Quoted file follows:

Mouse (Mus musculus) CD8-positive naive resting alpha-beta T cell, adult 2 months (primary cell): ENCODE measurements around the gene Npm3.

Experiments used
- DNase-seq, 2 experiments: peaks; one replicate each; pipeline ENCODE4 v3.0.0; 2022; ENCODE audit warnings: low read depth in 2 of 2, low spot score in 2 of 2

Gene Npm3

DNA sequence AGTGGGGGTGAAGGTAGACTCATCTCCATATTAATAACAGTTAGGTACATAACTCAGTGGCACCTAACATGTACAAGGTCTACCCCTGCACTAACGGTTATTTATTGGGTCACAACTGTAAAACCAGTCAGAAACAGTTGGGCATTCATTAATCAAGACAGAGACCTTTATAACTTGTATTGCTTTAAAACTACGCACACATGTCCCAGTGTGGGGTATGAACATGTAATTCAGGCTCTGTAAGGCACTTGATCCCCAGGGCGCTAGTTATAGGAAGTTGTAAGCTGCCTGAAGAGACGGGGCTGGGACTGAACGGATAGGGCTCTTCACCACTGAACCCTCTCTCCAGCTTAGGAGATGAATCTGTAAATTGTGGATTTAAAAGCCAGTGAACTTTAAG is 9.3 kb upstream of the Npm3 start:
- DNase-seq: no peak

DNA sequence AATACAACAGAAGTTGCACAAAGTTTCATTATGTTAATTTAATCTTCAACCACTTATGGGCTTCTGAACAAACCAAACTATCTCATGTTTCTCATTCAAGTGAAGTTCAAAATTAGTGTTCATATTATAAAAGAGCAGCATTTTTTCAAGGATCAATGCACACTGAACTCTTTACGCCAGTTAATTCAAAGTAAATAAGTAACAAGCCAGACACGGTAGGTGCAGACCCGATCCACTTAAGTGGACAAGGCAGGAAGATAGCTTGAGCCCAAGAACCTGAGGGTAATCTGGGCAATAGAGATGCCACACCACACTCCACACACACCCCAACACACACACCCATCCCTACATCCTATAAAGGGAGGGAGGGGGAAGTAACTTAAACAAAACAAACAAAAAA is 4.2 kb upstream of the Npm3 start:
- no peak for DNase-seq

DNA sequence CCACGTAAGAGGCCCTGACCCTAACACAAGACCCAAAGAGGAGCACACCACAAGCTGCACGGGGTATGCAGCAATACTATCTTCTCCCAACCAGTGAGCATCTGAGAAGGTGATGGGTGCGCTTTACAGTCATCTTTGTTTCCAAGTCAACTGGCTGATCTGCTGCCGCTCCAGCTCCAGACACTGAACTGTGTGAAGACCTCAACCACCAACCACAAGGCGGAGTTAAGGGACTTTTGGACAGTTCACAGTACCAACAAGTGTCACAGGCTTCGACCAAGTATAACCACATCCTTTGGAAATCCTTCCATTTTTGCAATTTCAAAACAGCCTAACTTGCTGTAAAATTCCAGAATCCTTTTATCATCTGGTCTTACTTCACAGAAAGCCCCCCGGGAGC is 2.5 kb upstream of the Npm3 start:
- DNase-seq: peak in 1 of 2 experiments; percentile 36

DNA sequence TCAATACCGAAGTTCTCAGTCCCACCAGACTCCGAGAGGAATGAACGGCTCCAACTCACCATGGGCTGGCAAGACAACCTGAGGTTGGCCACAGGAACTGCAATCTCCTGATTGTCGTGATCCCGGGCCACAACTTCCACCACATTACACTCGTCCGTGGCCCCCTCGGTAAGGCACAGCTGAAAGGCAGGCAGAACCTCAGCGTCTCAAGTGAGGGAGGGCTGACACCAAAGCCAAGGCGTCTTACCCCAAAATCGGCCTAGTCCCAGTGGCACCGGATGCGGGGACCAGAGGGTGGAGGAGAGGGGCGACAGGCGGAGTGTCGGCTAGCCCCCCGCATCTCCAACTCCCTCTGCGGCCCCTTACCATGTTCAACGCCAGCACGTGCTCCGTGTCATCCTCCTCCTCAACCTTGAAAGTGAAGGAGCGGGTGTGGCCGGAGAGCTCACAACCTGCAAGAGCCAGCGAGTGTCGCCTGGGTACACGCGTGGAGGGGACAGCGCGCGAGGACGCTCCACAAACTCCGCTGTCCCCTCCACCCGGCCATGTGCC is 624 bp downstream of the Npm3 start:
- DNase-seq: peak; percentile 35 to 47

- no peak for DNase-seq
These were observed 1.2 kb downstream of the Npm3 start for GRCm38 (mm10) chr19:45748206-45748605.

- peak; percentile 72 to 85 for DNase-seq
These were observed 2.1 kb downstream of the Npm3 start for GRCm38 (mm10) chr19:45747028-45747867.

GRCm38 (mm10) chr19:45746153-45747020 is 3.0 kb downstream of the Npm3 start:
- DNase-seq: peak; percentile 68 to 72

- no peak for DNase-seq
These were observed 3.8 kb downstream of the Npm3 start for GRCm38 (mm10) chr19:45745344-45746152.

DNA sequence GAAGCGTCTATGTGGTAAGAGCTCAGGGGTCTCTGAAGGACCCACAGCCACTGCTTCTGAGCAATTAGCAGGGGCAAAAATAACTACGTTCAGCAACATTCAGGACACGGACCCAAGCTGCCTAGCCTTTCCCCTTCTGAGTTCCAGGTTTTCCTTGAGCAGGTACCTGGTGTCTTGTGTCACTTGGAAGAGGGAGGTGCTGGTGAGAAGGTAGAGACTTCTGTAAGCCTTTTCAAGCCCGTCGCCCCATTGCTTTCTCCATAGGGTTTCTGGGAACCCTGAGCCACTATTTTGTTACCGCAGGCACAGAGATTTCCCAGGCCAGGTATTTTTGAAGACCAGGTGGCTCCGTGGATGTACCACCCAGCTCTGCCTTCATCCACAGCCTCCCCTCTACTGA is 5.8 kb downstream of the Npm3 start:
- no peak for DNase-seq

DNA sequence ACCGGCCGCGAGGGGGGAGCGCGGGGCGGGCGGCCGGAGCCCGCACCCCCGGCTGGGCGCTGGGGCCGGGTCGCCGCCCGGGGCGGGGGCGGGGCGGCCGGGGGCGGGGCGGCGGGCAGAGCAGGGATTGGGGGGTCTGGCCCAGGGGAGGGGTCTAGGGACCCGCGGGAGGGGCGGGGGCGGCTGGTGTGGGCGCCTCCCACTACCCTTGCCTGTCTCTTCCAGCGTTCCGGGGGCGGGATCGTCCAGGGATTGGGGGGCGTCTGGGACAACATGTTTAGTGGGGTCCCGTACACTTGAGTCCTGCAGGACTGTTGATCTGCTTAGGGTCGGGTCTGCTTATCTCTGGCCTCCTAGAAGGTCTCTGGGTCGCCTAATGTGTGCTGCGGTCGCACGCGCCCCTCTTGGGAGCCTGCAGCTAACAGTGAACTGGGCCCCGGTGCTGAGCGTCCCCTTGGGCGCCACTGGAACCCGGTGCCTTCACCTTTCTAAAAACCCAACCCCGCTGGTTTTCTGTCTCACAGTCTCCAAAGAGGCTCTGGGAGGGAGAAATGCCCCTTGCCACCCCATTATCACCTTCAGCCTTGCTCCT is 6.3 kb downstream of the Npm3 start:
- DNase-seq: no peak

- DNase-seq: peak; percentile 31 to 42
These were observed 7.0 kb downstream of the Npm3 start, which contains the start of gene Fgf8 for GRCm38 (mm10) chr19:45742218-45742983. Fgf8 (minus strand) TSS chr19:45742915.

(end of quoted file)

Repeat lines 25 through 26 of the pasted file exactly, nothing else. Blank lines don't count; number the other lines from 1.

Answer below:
- DNase-seq: peak; percentile 31 to 42
These were observed 7.0 kb downstream of the Npm3 start, which contains the start of gene Fgf8 for GRCm38 (mm10) chr19:45742218-45742983. Fgf8 (minus strand) TSS chr19:45742915.